Use a cash house buyer
Avoiding the needs for courts, the proposal of using cash house buyers could be made. Assuming you are both named on the property, you could sell the house much quicker than going through an estate agent. This is a stress-free option available with Gaffsy – there are no legal fees involved, no property chain, and no delays completion. We have helped numerous separating couples sell their homes hassle free, in a timeframe that has suited their needs, so don’t hesitate in getting a free cash offer today.
Ex partner refusing to sell house FAQs
1. What legal action can I take if my ex refuses to sell the house?
Before considering legal action, it is essential to establish whose names are on the title deed and mortgage and then consider your options:
- If only your name is on the title deed, you might be able to sell the house without your ex’s consent, unless the court has control over the assets.
- If your ex is joint owner and refuses to sell the house you could apply for a court order to force the sale of the property.
- If your ex is living in the house and doesn’t own it, you might need to follow a formal eviction process in order to sell the house vacant.
- If your divorce decree orders your ex to cooperate in the sale and they refuse then they could be in competent of court.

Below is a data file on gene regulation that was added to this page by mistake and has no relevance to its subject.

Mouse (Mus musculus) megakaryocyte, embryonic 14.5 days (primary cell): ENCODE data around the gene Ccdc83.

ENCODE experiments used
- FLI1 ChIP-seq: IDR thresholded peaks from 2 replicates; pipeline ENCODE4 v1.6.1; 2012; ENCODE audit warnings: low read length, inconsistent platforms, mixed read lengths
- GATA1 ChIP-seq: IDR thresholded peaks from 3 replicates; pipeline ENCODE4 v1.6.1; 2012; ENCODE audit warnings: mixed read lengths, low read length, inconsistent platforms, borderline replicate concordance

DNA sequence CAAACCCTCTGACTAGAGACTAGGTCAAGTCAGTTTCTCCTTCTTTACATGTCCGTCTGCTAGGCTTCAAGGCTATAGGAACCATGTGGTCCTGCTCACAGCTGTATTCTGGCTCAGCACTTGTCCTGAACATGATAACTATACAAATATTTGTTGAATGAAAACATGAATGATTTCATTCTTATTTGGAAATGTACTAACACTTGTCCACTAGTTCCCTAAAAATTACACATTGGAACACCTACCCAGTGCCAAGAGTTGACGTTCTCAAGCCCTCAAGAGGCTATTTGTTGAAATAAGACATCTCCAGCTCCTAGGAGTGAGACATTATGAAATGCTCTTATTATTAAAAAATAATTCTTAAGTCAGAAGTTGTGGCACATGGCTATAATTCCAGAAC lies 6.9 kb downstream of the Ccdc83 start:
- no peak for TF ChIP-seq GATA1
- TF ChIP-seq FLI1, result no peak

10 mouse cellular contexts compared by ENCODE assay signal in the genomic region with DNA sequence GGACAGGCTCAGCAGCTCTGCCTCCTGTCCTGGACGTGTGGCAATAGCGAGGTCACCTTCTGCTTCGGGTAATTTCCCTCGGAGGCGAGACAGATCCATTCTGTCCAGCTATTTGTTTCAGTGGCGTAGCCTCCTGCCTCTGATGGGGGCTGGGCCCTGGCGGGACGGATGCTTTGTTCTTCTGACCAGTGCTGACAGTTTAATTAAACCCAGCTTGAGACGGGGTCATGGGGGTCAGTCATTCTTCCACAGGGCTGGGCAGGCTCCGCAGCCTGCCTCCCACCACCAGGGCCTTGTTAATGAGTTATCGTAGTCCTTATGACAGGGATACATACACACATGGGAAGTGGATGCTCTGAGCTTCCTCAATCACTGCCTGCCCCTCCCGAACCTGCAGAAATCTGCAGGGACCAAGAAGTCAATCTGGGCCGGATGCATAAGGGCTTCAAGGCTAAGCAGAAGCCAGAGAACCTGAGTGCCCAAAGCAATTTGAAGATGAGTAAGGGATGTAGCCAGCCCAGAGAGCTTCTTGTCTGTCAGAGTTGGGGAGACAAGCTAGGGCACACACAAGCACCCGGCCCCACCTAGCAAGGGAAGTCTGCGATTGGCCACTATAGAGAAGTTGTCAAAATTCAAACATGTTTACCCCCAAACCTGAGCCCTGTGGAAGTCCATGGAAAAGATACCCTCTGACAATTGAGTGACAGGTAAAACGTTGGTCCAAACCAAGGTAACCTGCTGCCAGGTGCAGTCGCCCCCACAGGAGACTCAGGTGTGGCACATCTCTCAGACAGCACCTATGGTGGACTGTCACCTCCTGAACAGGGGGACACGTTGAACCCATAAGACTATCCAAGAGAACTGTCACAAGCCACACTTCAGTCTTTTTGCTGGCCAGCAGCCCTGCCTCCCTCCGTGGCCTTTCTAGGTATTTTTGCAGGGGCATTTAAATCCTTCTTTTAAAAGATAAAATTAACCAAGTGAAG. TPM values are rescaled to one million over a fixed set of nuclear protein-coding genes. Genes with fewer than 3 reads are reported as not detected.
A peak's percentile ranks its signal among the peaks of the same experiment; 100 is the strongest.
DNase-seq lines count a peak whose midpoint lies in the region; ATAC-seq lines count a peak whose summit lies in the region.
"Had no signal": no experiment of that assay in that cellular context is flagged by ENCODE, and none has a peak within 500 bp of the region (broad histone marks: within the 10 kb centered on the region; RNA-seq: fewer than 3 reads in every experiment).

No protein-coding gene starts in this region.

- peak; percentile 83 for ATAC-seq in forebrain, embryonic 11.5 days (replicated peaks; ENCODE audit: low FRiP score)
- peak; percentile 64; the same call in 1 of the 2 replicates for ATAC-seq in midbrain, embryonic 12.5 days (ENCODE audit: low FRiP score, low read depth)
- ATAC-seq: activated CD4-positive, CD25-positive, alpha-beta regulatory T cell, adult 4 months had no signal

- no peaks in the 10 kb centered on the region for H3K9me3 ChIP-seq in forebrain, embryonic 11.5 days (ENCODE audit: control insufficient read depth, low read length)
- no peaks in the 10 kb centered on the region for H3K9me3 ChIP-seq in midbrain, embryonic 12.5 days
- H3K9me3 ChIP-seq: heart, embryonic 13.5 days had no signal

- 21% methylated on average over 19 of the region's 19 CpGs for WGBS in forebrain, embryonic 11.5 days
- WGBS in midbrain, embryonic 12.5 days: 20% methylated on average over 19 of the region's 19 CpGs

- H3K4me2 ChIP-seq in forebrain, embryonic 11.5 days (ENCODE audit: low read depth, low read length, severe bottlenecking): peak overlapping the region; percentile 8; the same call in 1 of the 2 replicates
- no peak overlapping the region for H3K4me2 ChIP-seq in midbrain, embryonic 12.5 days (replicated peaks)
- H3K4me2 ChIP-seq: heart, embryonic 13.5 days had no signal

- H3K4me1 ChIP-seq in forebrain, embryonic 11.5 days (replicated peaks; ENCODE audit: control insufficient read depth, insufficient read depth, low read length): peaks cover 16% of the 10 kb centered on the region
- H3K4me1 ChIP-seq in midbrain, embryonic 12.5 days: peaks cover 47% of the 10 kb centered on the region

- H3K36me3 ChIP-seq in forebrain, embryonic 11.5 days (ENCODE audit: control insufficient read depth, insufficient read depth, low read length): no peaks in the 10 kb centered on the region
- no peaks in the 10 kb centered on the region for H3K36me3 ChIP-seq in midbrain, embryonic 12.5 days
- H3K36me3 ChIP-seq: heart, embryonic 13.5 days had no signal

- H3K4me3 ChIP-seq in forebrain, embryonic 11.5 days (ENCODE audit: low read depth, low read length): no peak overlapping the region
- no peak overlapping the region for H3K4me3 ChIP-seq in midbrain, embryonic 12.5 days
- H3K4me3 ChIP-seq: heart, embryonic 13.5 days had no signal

Whilst it’s clearly a very stressful and worrying time when your ex refuses to sell the house try and reach a mutual agreement amongst yourselves or through mediation because once you involve lawyers the legal proceedings can be both lengthy and costly.
2. How can I protect my interests in the property during a divorce?
It’s crucial to ensure your legal rights to the property are protected during the divorce process. This might involve filing for a home rights notice if you’re not named on the title deed, which will ensure you have the right to remain in the property. Speak with a solicitor and seek advice for your particular situation.
3. Can mediation help if my ex won’t agree to sell?
Mediation can be a valuable tool in resolving disputes over property sales. It involves both parties discussing their views and concerns with a neutral third-party mediator, it is often less adversarial and cheaper than going to court.
4. What if I need to sell the house quickly for financial reasons?
In scenarios where a quick sale is necessary, for example, to release equity or due to financial hardship, explaining the situation to your ex-partner is key. Hopefully you will reach an understanding and can then get in contact with Gaffsy your trusted cash house buyer who can provide a free cash offer to buy your house in as little as 7 days.
However, if an agreement still can’t be reached, legal advice is essential as you may need to go through the courts to secure the rights to prioritise a quick sale due to financial necessity.
6. What happens if one party wants to buy the other out?
If one party can afford to, they may propose to buy the other’s share in the property. The partner who is bought out will then have their name removed from the title deeds and the other person will own the property outright. This arrangement can be beneficial as it allows both parties to move on more quickly. However, it’s important to get the property valued fairly and ensure the buyout is financially viable.
7. How can I prepare for selling the house during a separation?
Preparing for a sale involves getting the house valued, ensuring all paperwork is in order, and agreeing on how proceeds will be split. It’s also wise to consider the impact on any children involved and how the sale might affect their living arrangements.